Why Don’t You . . . ?


Not too many years ago he and I were watching our sons at football practice.  We started Quitting-Drinkingtalking about work and football, specifically how the Jr. High Team, the High School Team, and Bama were going to do that year. As we continued to talk, my new friend invited me over for the season opener. He said they always had a group over and during half time the kids could swim while we sat on the deck having “adult beverages.”

“I love coffee,” I replied with an air of sarcasm, he knew I was a minister.

He chuckled, and answered, “That’s not what I meant.  Why don’t you drink?”

Why don’t I drink?

I don’t remember exactly what I said. I probably said, “If children can’t drink it, neither should I.”  Thinking back, I know what I could have and maybe should have said.

I could have told him about a man who was so intoxicated that he was threatening his wife. She left and hid at her daughter’s home. He found her. He threatened to break in and hurt anyone who tried to stop him. I could tell you about his granddaughter crying, frightened, while hiding in a dark closet as her mom tried to calm her grandfather down.

I could have told him about one who would as a college student go out with friends to somewhere like the lake or river to fish and drink all night. I could tell him about the time this young man came close to losing his life on the road home. After a few close calls, he turned his life around.

I could talk about a high school senior on graduation night, going out with friends to the beach with others and “celebrating” the end of high school. I could tell his story of not remembering the next few days until he woke up in a puddle of vomit three days later still feeling sick to his stomach.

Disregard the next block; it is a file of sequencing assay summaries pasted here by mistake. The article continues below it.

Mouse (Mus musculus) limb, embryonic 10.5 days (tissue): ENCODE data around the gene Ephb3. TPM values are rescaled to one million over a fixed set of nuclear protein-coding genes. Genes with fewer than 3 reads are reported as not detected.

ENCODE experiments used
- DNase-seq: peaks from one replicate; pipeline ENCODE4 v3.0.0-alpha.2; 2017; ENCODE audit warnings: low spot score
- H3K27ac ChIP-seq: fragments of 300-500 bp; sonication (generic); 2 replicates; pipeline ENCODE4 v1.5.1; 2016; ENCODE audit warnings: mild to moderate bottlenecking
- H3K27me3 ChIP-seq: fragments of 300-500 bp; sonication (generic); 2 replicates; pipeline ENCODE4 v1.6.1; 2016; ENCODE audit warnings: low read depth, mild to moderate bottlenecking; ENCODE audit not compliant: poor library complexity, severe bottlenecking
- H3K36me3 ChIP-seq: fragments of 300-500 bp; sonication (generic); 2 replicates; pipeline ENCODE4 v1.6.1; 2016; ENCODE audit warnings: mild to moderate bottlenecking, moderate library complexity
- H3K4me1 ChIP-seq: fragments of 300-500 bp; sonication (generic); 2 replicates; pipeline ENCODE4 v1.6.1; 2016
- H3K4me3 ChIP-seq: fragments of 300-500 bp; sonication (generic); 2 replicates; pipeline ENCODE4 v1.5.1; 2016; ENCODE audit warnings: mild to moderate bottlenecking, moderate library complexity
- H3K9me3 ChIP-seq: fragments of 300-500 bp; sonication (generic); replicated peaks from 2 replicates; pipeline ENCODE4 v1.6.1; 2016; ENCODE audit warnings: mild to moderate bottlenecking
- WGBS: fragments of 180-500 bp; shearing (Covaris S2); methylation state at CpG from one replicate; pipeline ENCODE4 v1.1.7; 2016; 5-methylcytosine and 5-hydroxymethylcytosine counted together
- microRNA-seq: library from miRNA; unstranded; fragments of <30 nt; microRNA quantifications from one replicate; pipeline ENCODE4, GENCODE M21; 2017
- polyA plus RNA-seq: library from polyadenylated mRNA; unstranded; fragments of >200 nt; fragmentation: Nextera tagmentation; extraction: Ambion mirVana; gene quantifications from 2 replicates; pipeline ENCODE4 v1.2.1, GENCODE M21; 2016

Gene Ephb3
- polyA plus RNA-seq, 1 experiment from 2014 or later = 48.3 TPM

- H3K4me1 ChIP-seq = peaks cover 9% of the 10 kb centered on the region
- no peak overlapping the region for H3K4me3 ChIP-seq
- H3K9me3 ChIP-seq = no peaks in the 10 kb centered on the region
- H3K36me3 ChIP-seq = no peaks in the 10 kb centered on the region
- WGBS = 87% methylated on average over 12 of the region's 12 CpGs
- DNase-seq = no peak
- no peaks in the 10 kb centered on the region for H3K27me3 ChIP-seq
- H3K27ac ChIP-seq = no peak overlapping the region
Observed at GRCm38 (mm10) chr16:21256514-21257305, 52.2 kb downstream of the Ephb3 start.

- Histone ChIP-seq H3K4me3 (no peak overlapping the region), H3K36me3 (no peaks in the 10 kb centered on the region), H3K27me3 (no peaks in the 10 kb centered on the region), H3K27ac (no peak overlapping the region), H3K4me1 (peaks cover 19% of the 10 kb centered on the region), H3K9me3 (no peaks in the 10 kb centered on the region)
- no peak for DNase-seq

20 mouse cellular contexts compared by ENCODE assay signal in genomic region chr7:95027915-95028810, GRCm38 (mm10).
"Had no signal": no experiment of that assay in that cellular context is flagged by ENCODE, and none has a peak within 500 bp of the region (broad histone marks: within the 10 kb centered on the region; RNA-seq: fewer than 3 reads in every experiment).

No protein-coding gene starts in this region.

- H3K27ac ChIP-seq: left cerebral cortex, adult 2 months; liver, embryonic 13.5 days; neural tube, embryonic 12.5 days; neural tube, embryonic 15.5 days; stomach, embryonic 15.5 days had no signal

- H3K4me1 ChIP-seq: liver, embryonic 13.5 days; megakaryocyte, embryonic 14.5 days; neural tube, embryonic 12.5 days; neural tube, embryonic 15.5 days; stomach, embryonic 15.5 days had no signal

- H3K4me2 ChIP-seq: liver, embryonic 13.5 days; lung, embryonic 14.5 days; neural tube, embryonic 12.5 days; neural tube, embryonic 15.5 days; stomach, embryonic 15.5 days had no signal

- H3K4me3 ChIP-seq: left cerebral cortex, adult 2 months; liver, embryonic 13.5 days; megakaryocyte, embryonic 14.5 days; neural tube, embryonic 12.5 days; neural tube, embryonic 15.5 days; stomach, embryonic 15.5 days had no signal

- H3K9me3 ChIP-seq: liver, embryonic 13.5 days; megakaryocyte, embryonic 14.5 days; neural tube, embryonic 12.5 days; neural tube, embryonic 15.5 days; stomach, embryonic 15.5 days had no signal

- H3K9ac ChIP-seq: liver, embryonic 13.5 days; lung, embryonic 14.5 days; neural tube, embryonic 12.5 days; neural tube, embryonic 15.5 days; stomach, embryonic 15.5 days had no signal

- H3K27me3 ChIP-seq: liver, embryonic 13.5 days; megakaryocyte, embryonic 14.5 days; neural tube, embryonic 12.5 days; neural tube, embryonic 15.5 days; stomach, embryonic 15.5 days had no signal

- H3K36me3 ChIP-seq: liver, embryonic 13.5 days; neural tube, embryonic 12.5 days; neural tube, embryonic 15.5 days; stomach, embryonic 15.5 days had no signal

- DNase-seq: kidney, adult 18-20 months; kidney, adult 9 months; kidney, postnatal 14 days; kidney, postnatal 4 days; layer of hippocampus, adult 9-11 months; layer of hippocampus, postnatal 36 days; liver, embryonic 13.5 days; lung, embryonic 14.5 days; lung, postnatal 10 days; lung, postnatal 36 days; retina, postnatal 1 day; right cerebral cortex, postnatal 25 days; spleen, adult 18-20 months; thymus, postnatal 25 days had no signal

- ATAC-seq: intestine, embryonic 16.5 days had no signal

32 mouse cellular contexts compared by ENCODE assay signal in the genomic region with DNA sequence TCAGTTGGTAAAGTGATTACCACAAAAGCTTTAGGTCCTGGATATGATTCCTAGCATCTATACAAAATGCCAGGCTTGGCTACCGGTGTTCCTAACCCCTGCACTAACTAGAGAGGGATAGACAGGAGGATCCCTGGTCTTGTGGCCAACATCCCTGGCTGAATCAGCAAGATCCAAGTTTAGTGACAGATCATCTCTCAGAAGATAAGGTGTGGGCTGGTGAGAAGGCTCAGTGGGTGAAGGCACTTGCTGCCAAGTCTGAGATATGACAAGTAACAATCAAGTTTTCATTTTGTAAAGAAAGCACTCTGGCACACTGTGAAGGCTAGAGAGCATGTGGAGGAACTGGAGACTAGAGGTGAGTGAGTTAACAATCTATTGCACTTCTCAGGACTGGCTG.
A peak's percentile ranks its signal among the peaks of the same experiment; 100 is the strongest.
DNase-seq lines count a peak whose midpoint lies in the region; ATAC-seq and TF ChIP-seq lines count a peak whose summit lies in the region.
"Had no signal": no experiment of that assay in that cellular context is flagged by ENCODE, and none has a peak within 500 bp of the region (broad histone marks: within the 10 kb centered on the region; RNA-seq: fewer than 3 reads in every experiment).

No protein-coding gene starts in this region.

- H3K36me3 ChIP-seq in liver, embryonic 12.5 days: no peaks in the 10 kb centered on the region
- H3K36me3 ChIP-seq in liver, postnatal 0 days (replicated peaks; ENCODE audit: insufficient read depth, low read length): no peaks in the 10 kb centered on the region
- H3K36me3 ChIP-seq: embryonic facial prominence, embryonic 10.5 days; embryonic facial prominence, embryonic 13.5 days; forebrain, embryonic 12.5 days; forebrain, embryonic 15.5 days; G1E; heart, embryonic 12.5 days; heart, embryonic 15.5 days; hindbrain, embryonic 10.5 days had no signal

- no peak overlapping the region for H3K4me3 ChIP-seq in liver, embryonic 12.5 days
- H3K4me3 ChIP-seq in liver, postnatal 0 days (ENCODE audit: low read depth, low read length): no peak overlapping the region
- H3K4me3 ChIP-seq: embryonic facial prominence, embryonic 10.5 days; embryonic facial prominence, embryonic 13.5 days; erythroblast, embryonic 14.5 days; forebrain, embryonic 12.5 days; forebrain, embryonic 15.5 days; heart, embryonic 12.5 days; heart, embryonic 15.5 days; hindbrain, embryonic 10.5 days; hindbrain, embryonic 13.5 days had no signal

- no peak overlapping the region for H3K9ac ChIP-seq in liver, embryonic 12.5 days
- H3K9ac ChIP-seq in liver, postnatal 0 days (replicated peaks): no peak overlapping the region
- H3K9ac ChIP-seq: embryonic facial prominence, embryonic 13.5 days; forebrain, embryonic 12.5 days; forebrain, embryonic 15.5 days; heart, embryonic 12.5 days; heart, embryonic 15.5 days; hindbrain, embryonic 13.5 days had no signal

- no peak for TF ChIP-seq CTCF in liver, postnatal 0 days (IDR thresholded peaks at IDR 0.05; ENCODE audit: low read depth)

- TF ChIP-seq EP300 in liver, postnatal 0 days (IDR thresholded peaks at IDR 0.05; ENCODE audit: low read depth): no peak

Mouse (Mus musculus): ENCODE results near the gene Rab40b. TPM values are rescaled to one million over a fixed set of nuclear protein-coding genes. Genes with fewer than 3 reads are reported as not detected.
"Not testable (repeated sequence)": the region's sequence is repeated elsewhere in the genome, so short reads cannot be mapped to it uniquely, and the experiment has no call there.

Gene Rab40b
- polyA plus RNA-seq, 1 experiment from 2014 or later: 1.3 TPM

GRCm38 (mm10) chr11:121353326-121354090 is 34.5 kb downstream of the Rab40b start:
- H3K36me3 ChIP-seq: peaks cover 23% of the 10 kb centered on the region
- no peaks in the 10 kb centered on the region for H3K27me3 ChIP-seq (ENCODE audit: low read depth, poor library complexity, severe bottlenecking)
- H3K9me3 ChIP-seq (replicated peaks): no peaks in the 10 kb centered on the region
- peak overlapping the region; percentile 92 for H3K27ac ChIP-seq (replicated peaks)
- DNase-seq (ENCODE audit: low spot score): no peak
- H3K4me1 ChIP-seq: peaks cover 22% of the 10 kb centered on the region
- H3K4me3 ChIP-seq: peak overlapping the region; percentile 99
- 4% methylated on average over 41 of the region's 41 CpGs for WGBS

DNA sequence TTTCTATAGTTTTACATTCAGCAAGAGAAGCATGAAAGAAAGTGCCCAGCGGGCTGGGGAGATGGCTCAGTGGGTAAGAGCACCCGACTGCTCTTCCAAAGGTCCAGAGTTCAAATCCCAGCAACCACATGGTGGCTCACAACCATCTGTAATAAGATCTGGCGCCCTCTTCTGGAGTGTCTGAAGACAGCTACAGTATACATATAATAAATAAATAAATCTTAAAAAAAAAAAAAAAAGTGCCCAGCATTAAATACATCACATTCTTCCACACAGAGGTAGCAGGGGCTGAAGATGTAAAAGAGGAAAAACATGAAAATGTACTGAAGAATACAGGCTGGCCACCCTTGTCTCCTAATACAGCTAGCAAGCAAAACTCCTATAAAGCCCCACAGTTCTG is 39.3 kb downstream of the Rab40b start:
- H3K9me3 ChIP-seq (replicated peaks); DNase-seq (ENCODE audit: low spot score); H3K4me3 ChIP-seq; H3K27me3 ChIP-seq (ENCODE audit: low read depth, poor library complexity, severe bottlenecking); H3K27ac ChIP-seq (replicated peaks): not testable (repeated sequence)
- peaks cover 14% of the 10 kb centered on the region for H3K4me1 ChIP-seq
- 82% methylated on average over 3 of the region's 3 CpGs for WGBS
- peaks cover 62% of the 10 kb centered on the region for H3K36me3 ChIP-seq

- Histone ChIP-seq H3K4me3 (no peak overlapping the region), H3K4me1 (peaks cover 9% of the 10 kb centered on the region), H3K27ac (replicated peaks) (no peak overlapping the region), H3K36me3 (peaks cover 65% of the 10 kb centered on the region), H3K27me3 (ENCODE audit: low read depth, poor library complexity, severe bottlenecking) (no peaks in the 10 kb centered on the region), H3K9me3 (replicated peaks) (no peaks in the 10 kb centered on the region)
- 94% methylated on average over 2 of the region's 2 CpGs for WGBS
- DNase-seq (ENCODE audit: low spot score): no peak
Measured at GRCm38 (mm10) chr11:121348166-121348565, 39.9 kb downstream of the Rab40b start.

I could have told about an event 30 years ago and that friend who talked with me about church, God, and Christ but jokingly said he was not ready to quit drinking “screwdrivers.” Days later the highway patrol found his VW van after it rolled over a few times. He was pronounced dead on the scene. They found and empty carton of orange juice and an empty vodka bottle among the debris.

Yes, there are reasons from scripture I do not get drunk;

Romans 13:13 – “Let us walk properly as in the daytime, not in orgies and drunkenness, not in sexual immorality and sensuality, not in quarreling and jealousy.”

In Galatians 5:21 the works of the flesh include, “envy, drunkenness, orgies, and things like these.”

1 Peter 4:3, “For the time that is past suffices for doing what the Gentiles want to do, living in sensuality, passions, drunkenness, orgies, drinking parties, and lawless idolatry.”

I know, you don’t drink to get drunk. You drink to take the edge off, to calm your nerves, and to help you relax. “The Lord is at hand; do not be anxious about anything, but in everything by prayer and supplication with thanksgiving let your requests be made known to God.” (Philippians 4:5-6). Helping you relax, calming your nerves, and  taking the edge of is the God’s job through Christ and the Spirit. “Casting all your anxieties upon Him, because He cares for you.” (1 Peter 5:7). Using alcohol to do God’s job is replacing God with an idol.

But what are the reasons I don’t drink?

  1. It is not necessary
  2. I have seen too many people I know (all of the stories above) hurt or killed by alcohol.
  3. Oh, and Sweet Tea or Coca Cola tastes a whole lot better.


image via: Why You Should Quite Drinking Alcohol.

3 thoughts on “Why Don’t You . . . ?

  1. Thank you Scott. I too have chosen not to drink and I get the strangest comments and looks not from other people in the world but other Christians. I’ve been told I’m interpreting the Bible wrong on drinking or been called a teetotaler. I don’t try to push my view on the matter on others and yet still receive backlash because of my personal choice. I just wonder, if someone has to defend their drinking that passionately, maybe they have a problem with alcohol after all.

    • “I just wonder, if someone has to defend their drinking that passionately, maybe they have a problem with alcohol after all.” I like that thought. If my abstinence makes them feel judged, who has the problem?

  2. Pingback: Thank You | The Morning Drive

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